Are you ready to make the most of opportunities when they land or do you find yourself scrambling to pull together the marketing assets you need? Whether it’s a media opportunity, partnership, speaking gig, sponsorship or any other chance to promote your business, if you don’t have the right tools ready to go, you just might miss out.
A properly stocked marketing toolbox lets you respond to opportunities straight away, and reduces the amount of time you spend trying to create information or images from scratch. By setting aside time now, you are doing your future self a favour. With the right tools at the ready, responding to requests can be as simple as attaching a file or two to an email.
Like any tradies’ toolkit, there are basic tools that are relevant to every business, and specific equipment relating to your business, industry or the opportunity.
Let’s look at the basics that every business needs.
THE BASIC TOOLS IN YOUR MARKETING TOOLBOX
Every business needs your logo in a variety of formats and resolutions. Ideally your graphic designer or the creator of your logo will give you a full suite of file types when they hand over your logo. If they haven’t, it’s worth asking for them so you have them ready to go. You might not be able to open every file type (some, like .eps, .png or .ai are used with specific software) but by having them available you can respond to requests with the right type of files.
File types you should have include:
Also make sure you have high resolution (large size) images available. If your logo file is tiny, it might appear distorted or of poor quality when used in a design format. Or worse still, your logo might not be included if it’s the incorrect size. It’s always easier to make a large file size smaller than try to make a small file size work.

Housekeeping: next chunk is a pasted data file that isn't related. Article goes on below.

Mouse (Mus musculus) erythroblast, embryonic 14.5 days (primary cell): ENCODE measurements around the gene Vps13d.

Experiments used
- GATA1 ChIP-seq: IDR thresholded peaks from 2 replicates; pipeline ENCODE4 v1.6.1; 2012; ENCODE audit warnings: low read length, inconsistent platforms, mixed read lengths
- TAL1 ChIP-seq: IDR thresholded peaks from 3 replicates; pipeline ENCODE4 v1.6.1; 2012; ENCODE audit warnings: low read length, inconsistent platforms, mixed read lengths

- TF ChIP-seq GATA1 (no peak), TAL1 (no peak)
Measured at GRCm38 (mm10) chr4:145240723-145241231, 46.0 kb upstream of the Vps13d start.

Professional Photos that Reflect Your Brand
You need to have a range of at least 8 – 10 (if not more) high quality, professional photos that really reflect your brand and portray your business in the best possible light. Amateur or poorly lit photos appear unprofessional. I definitely recommend investing in high quality photos for use across your online presence (website, social media, online directories) as well as in advertising or other opportunities.
If you have several images available, select 8 – 10 that really represent your business and save them to their own folder where they’re easy to access.
On a similar theme to the professional business photos, it is so important to have professional high quality headshots or profile pictures of yourself or your key team members – especially if you are your brand. Poorly lit selfies, party shots or photos you’ve grabbed from your personal photo albums probably don’t portray you in the most professional light. While it is an investment, it is a worthwhile one to get a series of photos taken for use across your social media and websites as well as to have ready in your Marketing Toolbox.
When I say professional, however, I don’t mean boring or stuffy. Work with an experienced photographer to capture your personality and your brand in an appealing setting. This doesn’t necessarily mean dressed in a suit and standing with your hands clasped in front of a white wall. Think about your target audience, and capture photos that would help them to get to know, like and trust you.
I also recommend having a few different photos from the same photo shoot if possible, so that they can be used in different settings and across different social media profiles. That way you don’t have to use the same photo in every setting, but they’re still easily recognisable by your audience.